Some readers of this document may be surprised by the fact that it does not provide more specific indications, giving clear guidance as to the patients and clinical situation in which coronary CT angiography is currently indicated. The authors of this document had a difficult task: They needed to avoid statements that are too positive, to prevent uncritical and prematurely widespread use of a technology that may not be ready. On the other hand, making the statement too negative might prevent applications that are useful and quite reasonable even today, in this relatively early stage of development. In fact, the document remains a bit vague because, quite literally, it deals with a "moving target": the rapid coronary artery motion poses a tremendous challenge to hardware technology and scan protocols, and in a broader sense, the groundwork upon which to base this document is also constantly changing, with a complex interplay of ongoing technology development, continuous growth of the evidence base, and shift of clinical focus in the workup of coronary artery disease. This creates a number of issues:

First, technology is improving at an unprecedented pace. Sixty-four-slice, single-source CT was considered "state of the art" only 2 or 3 years ago. Meanwhile, 256-slice systems, 320-slice systems and dual-source CT systems have become available and substantially improve coronary artery visualization in many patients. It is hard for clinical studies to keep up with the improvements in technology; by the time a larger trial is designed, implemented, performed, evaluated, and published, the utilized technology is already considered outdated and uncertainty as to the incremental value of newer scanner generation exists.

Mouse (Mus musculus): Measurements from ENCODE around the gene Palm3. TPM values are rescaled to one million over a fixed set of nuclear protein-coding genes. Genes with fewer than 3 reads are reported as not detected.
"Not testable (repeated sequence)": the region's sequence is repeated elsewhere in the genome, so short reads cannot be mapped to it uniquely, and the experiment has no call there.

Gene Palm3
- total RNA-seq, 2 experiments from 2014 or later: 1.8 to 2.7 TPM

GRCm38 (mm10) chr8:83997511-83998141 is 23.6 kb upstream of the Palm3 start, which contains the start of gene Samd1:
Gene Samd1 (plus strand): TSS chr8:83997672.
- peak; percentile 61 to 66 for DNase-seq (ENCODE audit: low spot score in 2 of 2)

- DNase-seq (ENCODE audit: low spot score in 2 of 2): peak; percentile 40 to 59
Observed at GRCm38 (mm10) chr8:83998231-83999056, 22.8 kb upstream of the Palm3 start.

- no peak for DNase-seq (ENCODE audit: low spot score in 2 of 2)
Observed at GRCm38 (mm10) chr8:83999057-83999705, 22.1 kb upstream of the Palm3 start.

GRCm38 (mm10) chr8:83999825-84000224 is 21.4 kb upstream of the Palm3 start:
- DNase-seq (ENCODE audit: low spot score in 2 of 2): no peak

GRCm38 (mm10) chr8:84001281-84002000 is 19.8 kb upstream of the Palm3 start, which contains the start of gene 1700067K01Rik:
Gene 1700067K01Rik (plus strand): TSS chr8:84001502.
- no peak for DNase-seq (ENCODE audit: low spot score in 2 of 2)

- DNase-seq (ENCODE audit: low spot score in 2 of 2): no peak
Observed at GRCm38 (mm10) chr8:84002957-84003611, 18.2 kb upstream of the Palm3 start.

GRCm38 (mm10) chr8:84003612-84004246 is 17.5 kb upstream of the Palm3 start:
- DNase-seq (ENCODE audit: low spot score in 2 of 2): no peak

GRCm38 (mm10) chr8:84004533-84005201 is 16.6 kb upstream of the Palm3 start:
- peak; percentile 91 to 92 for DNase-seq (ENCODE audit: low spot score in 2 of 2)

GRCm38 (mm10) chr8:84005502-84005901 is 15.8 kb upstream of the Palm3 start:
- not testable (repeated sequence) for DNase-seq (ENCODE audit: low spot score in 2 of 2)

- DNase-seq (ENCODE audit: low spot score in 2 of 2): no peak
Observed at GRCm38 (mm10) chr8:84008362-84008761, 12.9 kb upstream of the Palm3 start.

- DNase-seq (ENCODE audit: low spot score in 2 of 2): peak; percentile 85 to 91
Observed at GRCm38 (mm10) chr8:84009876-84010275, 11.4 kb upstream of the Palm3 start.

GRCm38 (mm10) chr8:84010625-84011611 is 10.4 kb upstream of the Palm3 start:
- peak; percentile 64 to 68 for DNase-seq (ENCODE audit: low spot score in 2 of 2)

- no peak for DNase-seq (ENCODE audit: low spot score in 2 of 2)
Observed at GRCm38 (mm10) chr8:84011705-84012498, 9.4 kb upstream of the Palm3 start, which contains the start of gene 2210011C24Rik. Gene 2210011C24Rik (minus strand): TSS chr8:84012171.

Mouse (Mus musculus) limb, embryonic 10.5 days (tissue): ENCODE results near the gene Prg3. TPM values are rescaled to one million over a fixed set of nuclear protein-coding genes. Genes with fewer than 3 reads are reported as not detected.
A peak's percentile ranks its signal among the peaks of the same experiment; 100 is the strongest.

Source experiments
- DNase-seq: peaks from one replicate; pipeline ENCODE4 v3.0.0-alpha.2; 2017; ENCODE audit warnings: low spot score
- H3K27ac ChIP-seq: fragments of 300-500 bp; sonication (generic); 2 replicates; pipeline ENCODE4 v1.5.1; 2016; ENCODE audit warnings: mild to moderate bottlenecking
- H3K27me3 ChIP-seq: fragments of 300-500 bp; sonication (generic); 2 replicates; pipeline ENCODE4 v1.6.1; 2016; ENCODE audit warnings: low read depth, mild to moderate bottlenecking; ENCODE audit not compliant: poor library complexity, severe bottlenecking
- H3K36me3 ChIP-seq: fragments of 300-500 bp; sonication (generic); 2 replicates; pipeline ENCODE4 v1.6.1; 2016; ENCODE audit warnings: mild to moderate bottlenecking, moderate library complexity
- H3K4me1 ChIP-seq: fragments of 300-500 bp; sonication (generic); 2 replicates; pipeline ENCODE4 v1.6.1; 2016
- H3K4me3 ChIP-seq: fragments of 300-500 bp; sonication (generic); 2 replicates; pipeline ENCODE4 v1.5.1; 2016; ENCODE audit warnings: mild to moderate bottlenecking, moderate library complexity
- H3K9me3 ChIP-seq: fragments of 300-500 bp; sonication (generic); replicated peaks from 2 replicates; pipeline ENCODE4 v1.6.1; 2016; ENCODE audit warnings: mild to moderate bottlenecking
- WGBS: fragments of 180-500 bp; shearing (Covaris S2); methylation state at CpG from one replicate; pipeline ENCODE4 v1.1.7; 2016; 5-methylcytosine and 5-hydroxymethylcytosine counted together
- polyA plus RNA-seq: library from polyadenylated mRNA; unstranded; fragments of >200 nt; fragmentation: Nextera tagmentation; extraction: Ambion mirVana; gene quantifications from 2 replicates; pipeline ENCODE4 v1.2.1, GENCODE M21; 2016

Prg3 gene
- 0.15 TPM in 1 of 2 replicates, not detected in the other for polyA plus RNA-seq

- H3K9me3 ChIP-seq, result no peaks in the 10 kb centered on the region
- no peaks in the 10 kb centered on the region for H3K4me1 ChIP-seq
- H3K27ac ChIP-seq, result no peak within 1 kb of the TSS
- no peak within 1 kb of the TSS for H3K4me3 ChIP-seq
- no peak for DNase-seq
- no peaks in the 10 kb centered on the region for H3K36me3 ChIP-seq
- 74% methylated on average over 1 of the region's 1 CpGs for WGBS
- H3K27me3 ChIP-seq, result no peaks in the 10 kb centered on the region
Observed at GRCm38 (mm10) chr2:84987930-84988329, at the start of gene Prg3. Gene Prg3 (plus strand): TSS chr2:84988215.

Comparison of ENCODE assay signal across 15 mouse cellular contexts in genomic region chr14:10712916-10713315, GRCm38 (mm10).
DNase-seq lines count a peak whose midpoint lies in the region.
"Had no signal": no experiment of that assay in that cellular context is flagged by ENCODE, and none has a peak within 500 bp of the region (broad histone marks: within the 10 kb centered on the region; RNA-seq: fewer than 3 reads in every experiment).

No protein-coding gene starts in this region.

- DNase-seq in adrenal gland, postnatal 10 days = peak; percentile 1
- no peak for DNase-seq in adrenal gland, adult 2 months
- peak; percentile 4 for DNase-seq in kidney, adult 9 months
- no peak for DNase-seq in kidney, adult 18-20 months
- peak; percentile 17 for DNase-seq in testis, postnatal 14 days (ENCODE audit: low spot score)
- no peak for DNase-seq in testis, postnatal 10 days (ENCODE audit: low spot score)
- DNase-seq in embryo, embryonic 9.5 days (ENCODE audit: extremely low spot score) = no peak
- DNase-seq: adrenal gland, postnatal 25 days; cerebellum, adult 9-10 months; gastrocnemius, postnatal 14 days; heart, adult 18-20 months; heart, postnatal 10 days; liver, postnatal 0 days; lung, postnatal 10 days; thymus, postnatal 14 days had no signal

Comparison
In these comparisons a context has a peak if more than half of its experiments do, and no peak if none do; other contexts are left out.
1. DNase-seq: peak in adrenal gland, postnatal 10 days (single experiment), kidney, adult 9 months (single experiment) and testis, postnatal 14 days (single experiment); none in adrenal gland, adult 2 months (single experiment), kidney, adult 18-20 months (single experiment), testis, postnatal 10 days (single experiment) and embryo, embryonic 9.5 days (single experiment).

Second, and this is a necessary consequence of the lengthy and careful writing process of consensus documents that include a large number of authors, repeated critical reviews, and numerous steps of approval, the evidence base is growing and changing while the document is being created. Hence, for example, the recently published initial trials of myocardial perfusion imaging by CT are not covered in the document.[2,3,4] Some new data that might have provided substantial support to specific indications of coronary CT angiography (such as the Computed Tomographic Angiography for the Systematic Triage of Acute Chest Pain Patients to Treatment trial of acute chest pain patients, which has so far only been presented in abstract form) were not yet available during the writing period. Other recent data, such as the sobering analysis of the ability to detect in-stent stenosis by CT angiography in the Core64 multicenter trial [5], might have led to a more pessimistic conclusion in the consensus document. Not unexpectedly, the need for an update is evident even as the expert consensus document is being published.